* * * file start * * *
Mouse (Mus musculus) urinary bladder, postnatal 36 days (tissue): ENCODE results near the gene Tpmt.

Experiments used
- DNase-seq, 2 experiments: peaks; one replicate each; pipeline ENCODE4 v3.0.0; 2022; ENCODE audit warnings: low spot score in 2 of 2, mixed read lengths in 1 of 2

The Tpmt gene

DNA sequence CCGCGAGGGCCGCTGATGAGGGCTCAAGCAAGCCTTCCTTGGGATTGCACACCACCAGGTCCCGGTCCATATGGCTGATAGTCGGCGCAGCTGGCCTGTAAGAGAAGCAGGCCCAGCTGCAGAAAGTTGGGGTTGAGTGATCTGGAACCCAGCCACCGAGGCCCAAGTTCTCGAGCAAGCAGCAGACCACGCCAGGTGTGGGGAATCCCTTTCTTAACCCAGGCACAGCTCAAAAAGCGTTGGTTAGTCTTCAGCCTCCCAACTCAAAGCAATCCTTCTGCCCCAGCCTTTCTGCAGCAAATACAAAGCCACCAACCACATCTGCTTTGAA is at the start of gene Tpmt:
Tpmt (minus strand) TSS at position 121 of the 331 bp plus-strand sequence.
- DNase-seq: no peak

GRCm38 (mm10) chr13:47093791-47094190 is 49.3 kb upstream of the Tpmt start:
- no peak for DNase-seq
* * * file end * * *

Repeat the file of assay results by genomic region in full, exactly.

Mouse (Mus musculus) urinary bladder, postnatal 36 days (tissue): ENCODE results near the gene Tpmt.

Experiments used
- DNase-seq, 2 experiments: peaks; one replicate each; pipeline ENCODE4 v3.0.0; 2022; ENCODE audit warnings: low spot score in 2 of 2, mixed read lengths in 1 of 2

The Tpmt gene

DNA sequence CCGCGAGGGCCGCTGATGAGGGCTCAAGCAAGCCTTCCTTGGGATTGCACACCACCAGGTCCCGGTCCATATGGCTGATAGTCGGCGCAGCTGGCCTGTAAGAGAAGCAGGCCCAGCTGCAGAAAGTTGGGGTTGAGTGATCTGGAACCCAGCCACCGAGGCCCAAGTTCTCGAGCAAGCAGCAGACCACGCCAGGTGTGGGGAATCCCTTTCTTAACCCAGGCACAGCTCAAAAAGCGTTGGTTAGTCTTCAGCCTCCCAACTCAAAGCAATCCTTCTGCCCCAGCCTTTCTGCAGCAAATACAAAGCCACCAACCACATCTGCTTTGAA is at the start of gene Tpmt:
Tpmt (minus strand) TSS at position 121 of the 331 bp plus-strand sequence.
- DNase-seq: no peak

GRCm38 (mm10) chr13:47093791-47094190 is 49.3 kb upstream of the Tpmt start:
- no peak for DNase-seq